Japanese Snow Monkey

What is it

Japanese Culture Japanese Snow Monkey

Japanese Snow Monkey

The Japanese Macaque (Macaca fuscata), commonly referred to as the Snow Monkey because of their habit of playing in the snow and warming themselves in natural hot springs, known as Onsen, can only be found in Jigokudani (Hell Valley) located in the mountains near Nagano, Japan. They are found nowhere else in the world.

There are many different tribes of Japanese Macaque throughout Japan but the 200 members of the Jigokudani are unique... They are the only tribe who bathe in the natural hot springs. During their daily winter life the Japanese Macaque will search through the snow for food almost all day before sheltering for the night in trees, where they huddle together for warmth. The snow monkey's of Jigokudani however intersperse their constant search for food with often lengthy periods in the natural hot springs (Onsen). This behaviour not only keeps them warm but also gives them a perfect opportunity for grooming each other. Soaking themselves in hot springs is not a natural thing for primates to do as can be seen by all the other Macaque tribes in Japan not doing it. So why this tribe? What makes them so different? Are their brains bigger? Did it start by accident?

Well, the story goes that about 40 years ago they had a very harsh winter in the region and the innkeeper of a local hotel saw the monkeys struggling to find food and took pity on them. He started leaving out small scraps of food for the monkeys. Slowly the monkeys started to come closer and eat the food. The food was layed out around the hotels Onsen and the monkeys could see humans bathing in the spring. One day a baby monkey got a little too close and fell in. The next day he got in on purpose... and the next... and again the next. The other monkeys saw this and started to enter the hot spring as well.Eventually the innkeeper lost his hot spring to the monkeys neither he nor his guests could get into the water because of the aggression the macaques showed. Finally the innkeeper had had enough, he came up with a plan to build the monkeys their own Onsen. He chose a place up the valley slightly so that it was far enough away from his own Onsen but near enough to still see the primates. After months of building it was finally ready. But the monkeys refused to move to their new hot spring. So the innkeeper started leaving small amounts of grain near and around the new Onsen he had built.
Eventually, encouraged by food, the monkeys started to move to their new Onsen and the innkeeper got his own back for his guests to enjoy. The innkeeper was a shrewd man. By building the new Onsen close to his Inn, he could charge customers an entry fee to the area to see the monkeys.

The area is now a major tourist destination in Japan with visitors travelling from all over the world to see the Japanese snow monkeys swimming, playing, relaxing and keeping warm in the hot spring.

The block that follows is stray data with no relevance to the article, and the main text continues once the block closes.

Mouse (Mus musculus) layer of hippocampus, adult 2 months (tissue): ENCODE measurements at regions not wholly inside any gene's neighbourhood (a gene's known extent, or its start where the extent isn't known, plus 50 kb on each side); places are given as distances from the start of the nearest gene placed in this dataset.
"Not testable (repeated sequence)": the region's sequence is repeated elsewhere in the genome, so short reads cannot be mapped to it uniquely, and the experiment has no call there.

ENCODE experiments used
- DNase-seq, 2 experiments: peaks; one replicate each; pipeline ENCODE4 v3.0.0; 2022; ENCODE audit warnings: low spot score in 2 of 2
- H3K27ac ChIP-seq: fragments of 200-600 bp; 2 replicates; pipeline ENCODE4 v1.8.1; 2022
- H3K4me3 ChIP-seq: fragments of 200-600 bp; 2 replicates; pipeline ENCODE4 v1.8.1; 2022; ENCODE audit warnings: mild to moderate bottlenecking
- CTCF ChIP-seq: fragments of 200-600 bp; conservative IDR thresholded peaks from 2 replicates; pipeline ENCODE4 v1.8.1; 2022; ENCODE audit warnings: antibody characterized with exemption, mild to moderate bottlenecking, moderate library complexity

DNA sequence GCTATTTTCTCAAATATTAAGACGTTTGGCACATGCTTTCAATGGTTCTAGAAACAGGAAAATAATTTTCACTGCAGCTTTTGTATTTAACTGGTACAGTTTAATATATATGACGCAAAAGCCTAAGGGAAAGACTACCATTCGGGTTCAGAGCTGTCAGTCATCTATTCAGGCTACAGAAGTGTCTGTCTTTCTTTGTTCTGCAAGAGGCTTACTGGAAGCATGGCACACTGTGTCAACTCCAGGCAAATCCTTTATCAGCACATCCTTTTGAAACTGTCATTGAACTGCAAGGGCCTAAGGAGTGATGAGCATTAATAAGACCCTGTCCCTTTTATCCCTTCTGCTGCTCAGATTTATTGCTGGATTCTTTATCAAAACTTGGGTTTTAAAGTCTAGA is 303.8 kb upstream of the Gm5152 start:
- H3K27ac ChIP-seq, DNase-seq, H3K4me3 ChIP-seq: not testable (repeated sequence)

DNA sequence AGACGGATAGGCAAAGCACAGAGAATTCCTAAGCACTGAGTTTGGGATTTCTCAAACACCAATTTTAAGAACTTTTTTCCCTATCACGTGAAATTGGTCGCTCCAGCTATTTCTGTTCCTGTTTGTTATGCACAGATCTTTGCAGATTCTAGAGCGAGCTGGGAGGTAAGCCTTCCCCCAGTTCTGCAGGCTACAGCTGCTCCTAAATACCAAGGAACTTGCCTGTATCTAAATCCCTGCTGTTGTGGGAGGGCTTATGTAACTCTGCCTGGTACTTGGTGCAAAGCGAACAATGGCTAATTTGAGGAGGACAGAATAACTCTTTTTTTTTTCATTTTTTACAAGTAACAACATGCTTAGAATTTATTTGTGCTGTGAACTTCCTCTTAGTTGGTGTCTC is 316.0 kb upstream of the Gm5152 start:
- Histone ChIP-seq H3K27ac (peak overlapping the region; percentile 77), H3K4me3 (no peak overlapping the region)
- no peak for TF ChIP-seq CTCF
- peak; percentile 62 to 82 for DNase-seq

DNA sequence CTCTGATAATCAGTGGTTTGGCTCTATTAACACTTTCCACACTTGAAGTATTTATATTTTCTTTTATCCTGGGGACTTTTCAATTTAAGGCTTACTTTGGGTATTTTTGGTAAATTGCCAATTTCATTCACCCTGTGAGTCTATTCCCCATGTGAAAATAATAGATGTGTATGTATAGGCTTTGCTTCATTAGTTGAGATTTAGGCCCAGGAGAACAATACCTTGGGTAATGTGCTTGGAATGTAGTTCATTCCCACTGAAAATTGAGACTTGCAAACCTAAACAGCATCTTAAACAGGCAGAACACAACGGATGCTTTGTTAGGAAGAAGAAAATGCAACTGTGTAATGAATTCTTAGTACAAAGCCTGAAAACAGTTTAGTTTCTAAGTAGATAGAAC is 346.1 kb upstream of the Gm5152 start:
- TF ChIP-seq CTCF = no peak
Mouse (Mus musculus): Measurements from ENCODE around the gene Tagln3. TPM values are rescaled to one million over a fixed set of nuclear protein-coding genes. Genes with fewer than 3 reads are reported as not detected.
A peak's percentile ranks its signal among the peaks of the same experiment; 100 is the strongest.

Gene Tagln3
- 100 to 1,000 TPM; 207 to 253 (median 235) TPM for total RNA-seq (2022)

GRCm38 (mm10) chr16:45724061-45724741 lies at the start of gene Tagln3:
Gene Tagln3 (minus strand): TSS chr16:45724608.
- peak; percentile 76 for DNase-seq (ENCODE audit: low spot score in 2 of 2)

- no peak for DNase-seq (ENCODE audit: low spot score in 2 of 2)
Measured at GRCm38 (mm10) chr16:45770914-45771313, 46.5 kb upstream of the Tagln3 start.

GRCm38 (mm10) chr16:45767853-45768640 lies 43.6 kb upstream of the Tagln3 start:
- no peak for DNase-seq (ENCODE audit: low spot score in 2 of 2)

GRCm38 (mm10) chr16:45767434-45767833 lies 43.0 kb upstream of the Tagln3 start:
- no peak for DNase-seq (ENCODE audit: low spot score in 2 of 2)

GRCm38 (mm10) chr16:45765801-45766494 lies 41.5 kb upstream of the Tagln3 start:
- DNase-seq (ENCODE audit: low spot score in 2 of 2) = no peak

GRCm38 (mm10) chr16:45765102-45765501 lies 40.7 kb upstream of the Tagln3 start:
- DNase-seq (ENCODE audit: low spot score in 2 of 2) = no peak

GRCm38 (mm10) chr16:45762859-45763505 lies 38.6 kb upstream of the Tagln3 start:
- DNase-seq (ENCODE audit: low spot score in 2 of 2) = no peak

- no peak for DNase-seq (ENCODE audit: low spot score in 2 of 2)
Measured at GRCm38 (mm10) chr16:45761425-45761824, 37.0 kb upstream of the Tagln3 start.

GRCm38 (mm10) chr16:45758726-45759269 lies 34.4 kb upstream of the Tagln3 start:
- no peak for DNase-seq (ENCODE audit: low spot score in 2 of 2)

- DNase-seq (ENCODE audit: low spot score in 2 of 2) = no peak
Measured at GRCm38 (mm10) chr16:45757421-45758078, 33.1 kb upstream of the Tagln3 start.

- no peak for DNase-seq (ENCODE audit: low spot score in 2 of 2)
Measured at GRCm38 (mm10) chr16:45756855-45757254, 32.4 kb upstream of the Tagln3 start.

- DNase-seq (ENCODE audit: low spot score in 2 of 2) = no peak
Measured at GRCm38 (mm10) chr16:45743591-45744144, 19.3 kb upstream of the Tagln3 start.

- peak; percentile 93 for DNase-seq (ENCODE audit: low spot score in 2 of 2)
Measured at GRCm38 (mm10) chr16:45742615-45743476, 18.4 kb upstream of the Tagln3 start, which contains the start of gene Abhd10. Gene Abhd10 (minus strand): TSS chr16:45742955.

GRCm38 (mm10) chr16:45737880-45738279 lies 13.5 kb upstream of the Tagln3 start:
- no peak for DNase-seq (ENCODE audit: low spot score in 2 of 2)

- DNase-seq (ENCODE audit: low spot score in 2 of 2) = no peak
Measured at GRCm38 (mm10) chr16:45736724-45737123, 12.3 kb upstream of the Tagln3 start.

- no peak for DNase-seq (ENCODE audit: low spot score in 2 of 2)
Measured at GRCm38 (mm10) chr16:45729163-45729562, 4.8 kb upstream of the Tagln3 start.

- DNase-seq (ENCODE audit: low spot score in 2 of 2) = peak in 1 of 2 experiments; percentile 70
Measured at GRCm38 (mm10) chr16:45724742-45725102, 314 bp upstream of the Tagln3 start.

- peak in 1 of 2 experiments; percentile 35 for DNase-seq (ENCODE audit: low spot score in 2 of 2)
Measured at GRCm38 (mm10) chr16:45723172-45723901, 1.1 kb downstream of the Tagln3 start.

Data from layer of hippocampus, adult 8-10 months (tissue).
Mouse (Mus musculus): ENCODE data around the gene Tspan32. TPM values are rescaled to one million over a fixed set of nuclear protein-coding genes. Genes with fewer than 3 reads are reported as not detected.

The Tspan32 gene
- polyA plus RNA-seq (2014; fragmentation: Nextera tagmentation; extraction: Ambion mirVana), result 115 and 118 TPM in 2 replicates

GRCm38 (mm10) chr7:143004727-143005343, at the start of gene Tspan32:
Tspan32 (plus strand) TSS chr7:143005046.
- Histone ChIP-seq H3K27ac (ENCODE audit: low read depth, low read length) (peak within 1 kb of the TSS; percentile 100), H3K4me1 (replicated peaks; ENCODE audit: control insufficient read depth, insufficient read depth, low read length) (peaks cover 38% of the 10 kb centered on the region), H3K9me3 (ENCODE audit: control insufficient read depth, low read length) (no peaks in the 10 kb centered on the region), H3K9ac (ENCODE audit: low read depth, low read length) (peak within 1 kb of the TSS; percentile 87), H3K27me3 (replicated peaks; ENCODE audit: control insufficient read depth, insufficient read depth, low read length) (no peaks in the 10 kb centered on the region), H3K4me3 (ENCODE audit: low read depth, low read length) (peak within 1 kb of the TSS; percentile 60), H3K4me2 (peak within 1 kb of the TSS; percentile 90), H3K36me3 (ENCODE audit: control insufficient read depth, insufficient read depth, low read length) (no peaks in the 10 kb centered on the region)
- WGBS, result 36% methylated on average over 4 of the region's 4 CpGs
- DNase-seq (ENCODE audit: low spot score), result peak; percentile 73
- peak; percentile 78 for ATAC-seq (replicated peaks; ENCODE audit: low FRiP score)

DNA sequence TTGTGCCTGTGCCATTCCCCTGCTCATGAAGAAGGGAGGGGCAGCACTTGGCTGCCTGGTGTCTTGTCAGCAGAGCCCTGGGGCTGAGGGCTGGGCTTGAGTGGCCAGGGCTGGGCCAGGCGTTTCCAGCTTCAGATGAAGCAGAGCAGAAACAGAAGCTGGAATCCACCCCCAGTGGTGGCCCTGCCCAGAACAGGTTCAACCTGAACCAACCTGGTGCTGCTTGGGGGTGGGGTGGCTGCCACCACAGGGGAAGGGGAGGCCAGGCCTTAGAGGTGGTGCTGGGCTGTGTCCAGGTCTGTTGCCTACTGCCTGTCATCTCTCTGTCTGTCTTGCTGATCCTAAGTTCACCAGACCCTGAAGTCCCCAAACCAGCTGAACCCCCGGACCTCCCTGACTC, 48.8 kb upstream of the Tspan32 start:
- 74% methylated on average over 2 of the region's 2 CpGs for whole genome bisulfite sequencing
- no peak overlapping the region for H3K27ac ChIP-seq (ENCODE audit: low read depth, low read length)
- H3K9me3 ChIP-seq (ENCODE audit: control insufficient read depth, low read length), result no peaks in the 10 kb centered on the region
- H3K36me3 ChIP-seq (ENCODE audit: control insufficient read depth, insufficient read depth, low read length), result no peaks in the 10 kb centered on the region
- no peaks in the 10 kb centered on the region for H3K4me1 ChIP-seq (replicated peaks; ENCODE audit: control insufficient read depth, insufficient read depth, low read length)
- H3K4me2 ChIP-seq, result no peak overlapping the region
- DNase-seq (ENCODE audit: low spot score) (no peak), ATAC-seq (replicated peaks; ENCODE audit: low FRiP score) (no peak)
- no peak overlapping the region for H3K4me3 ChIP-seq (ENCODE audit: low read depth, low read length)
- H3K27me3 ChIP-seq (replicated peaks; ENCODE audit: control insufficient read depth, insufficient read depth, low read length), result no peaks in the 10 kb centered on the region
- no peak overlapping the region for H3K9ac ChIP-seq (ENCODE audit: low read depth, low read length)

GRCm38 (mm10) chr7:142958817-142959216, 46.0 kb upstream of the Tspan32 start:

There are other springs in the area as well and all are heated naturally through volcanic activity. The Innkeeper throws around grain every morning so that the monkeys keep coming back to that one spot. The snow monkeys have become such a big attraction in Japan, and around the world, that now whole tours of Japan can be centered around a single snow monkey visit. And rightly so, they are fantastic to watch. With no cages or bars (these are wild animals in their natural environment) to obscure the view and with such a large number of members in their tribe, you are guaranteed an extremely close up view of the snow monkeys going through their daily life of searching for food and warming themselves in the natural hot spring.

This is also a great place for wildlife photographers because as the public is not allowed to feed, or even touch, the animals, they go about their business without a care in the world for the dozens of tourists around them and pay them no attention. So photographers can get some really natural shots of these beautiful primates in their natural environment.

Hi, my name is Nick Holdsworth and I am a stock photographer. A stock photographer is someone who takes photos of anything a client might need for their product. These could be anything from tissue boxes to websites, and brochures to billboards. I recently went on a trip to Japan and now have the photos on my website for any interested buyer looking for images of the Japanese Snow Monkeys.

About the Author

Or if you prefer, you can find a link to my website with my complete collection of images here: http://www.picsbynick.com.

Japanese Culture and Society Links

Japanese Sports  競技 (スポーツ)

Japanese Food  食品 (しょくひん)

Japanese Pop Culture  文化(ぶんか)


Japanese Literature Links

Japanese Art Links

Copyright 2005 ChinatownConnection.com. Houston Chinatown. Japanese Snow Monkey. All rights reserved